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Key Points Assuming that p = 0.5, we use a normal distribution as an approximation to the binomial distribution to find that P(at least 52 girls in 100 births) = There are two possible explanation for the result of 52 girls in 100 births: Either a random chance event (with probability ) has occurred, or the proportion of girls born to couples using Gender Choice is greater than 0.5. There isn’t sufficient evidence to support Gender Choice’s claim.

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**Components of a Formal Hypothesis Test**

page 369 of text

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Null Hypothesis: H0 Statement about value of population parameter that is equal to some claimed value H0: p = H0: = H0: = 15 Test the Null Hypothesis directly Reject H0 or fail to reject H0 Give examples of different wording for and Š, such as ‘at least’, ‘at most’, ‘no more than’, etc.

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**Alternative Hypothesis: H1**

the statement that the parameter has a value that somehow differs from the null Must be true if H0 is false , <, > Give examples of different ways to word °,< and >, such as ‘is different from’, ‘fewer than’, ‘more than’, etc.

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**H0: Must contain equality H1: Will contain , <, >**

Claim: Using math symbols H0: Must contain equality H1: Will contain , <, >

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**Note about Identifying H0 and H1**

Figure 7-2

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**Note about Forming Your Own Claims (Hypotheses)**

If you are conducting a study and want to use a hypothesis test to support your claim, the claim must be worded so that it becomes the alternative hypothesis. This means your claim must be expressed using only , <, > By examining the flowchart for the Wording of the Final Conclusion, Figure 7-4, page 375, this requirement for support of a statement becomes clear.

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**Test statistic for proportions**

The test statistic is a value computed from the sample data, and it is used in making the decision about the rejection of the null hypothesis. z = p - p pq n Test statistic for proportions

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**Test statistic for mean**

The test statistic is a value computed from the sample data, and it is used in making the decision about the rejection of the null hypothesis. z = x - µx n Test statistic for mean

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**Test statistic for mean**

The test statistic is a value computed from the sample data, and it is used in making the decision about the rejection of the null hypothesis. t = x - µx s n Test statistic for mean

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**Test statistic for standard deviation**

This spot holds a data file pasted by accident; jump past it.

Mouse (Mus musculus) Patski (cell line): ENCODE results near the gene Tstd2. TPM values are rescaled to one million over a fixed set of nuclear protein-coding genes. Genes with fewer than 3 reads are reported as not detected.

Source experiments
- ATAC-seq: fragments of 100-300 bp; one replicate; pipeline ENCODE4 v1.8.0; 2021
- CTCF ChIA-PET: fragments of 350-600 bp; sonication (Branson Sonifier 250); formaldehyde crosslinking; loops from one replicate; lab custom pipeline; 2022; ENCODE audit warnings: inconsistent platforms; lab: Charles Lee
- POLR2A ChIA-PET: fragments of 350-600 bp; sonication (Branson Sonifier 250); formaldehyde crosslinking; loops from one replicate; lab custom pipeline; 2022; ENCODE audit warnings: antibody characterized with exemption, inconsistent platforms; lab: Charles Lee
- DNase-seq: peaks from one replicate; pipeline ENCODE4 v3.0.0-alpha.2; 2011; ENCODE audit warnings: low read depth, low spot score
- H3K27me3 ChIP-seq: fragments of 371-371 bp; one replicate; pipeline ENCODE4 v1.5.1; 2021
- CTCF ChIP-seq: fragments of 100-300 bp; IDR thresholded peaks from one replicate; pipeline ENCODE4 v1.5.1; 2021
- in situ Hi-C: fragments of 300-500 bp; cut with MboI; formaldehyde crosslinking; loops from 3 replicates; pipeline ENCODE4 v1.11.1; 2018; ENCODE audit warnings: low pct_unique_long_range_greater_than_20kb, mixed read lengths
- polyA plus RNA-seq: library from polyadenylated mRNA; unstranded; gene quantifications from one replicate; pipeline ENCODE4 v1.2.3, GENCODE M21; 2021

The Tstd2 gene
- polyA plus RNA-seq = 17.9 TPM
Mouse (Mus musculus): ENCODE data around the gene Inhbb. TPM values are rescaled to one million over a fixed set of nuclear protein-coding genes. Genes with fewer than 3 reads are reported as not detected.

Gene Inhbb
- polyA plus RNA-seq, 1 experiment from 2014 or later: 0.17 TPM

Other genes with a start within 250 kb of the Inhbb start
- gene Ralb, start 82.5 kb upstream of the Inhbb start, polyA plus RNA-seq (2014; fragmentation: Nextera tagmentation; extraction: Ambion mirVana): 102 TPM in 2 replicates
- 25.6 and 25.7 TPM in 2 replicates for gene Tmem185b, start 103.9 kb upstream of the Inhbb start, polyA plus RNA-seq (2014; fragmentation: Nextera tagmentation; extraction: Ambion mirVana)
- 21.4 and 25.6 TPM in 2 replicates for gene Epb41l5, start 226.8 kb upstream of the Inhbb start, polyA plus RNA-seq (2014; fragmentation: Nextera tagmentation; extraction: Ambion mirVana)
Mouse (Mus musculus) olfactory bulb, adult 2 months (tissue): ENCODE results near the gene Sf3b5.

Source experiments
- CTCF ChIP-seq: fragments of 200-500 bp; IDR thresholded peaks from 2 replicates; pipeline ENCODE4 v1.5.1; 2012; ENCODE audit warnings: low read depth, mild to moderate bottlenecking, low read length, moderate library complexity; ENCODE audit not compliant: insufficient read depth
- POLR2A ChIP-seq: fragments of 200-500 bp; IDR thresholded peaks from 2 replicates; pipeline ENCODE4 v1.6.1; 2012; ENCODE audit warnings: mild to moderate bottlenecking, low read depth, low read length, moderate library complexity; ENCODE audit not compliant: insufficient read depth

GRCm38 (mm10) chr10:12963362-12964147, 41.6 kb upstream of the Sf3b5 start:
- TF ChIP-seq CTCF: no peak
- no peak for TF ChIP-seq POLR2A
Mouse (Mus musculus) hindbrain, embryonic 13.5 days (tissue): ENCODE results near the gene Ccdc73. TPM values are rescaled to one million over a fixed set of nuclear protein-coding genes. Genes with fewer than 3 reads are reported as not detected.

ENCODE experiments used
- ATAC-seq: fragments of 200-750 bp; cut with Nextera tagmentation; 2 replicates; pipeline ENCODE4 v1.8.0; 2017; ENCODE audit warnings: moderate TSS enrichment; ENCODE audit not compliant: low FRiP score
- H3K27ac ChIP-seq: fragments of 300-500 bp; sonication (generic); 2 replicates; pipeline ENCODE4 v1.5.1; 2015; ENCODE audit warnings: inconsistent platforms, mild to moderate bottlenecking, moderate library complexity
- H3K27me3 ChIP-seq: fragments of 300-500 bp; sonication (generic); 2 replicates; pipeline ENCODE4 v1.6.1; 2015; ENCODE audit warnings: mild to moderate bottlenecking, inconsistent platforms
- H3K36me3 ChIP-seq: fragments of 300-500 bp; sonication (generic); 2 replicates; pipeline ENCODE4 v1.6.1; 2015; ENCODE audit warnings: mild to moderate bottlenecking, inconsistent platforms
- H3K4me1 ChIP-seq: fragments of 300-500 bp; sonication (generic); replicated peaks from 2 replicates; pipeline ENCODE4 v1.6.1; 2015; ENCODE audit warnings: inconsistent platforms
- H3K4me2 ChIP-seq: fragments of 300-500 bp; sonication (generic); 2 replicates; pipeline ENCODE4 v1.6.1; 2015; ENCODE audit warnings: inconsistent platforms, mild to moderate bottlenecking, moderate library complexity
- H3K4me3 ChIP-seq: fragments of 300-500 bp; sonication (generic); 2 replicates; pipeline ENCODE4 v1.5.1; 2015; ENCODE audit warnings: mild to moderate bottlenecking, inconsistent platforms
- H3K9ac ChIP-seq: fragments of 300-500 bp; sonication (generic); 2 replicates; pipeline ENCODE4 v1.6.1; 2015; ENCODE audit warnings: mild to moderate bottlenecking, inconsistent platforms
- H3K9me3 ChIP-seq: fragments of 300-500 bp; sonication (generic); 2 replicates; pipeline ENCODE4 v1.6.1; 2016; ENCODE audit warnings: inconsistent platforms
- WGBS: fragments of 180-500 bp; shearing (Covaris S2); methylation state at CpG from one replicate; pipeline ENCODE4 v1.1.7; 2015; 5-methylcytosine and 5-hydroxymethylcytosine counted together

The test statistic is a value computed from the sample data, and it is used in making the decision about the rejection of the null hypothesis. Test statistic for standard deviation 2 = (n – 1)s2 2

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ˆ Example: A survey of n = 880 randomly selected adult drivers showed that 56%(or p = 0.56) of those respondents admitted to running red lights. Find the value of the test statistic for the claim that the majority of all adult drivers admit to running red lights. (In Section 7-3 we will see that there are assumptions that must be verified. For this example, assume that the required assumptions are satisfied and focus on finding the indicated test statistic.)

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Solution: The preceding example showed that the given claim results in the following null and alternative hypotheses: H0: p = 0.5 and H1: p > Because we work under the assumption that the null hypothesis is true with p = 0.5, we get the following test statistic: n pq z = p – p = (0.5)(0.5) 880 = 3.56

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**Interpretation: We know from previous chapters that a z score of 3**

Interpretation: We know from previous chapters that a z score of 3.56 is exceptionally large. It appears that in addition to being “more than half,” the sample result of 56% is significantly more than 50%. See Figure 7-3 where we show that the sample proportion of 0.56 (from 56%) does fall within the range of values considered to be significant because they are so far above 0.5 that they are not likely to occur by chance (assuming that the population proportion is p = 0.5).

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Figure 7-3

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**Critical Region (or Rejection Region)**

Set of all values of the test statistic that would cause a rejection of the null hypothesis page 372 of text

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Critical Region Set of all values of the test statistic that would cause a rejection of the null hypothesis Critical Region

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Critical Region Set of all values of the test statistic that would cause a rejection of the null hypothesis Critical Region

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Critical Region Set of all values of the test statistic that would cause a rejection of the null hypothesis Critical Regions

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**Significance Level denoted by **

the probability that the test statistic will fall in the critical region when the null hypothesis is actually true. same introduced in Section 6-2. common choices are 0.05, 0.01, and 0.10 This is the same introduced in Section 6-2, where we defined the degree of confidence for a confidence interval to be the probability 1 -